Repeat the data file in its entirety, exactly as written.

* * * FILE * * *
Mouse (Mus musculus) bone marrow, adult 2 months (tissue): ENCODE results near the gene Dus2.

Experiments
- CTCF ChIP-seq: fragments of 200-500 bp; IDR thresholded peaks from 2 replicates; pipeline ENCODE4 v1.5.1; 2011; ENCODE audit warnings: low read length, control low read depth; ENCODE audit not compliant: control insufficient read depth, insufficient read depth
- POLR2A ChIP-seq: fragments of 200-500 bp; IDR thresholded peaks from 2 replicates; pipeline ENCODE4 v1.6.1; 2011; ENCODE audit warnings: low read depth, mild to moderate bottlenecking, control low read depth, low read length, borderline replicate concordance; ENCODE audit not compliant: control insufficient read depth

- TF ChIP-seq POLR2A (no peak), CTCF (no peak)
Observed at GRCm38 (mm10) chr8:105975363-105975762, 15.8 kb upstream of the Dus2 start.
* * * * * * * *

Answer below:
Mouse (Mus musculus) bone marrow, adult 2 months (tissue): ENCODE results near the gene Dus2.

Experiments
- CTCF ChIP-seq: fragments of 200-500 bp; IDR thresholded peaks from 2 replicates; pipeline ENCODE4 v1.5.1; 2011; ENCODE audit warnings: low read length, control low read depth; ENCODE audit not compliant: control insufficient read depth, insufficient read depth
- POLR2A ChIP-seq: fragments of 200-500 bp; IDR thresholded peaks from 2 replicates; pipeline ENCODE4 v1.6.1; 2011; ENCODE audit warnings: low read depth, mild to moderate bottlenecking, control low read depth, low read length, borderline replicate concordance; ENCODE audit not compliant: control insufficient read depth

- TF ChIP-seq POLR2A (no peak), CTCF (no peak)
Observed at GRCm38 (mm10) chr8:105975363-105975762, 15.8 kb upstream of the Dus2 start.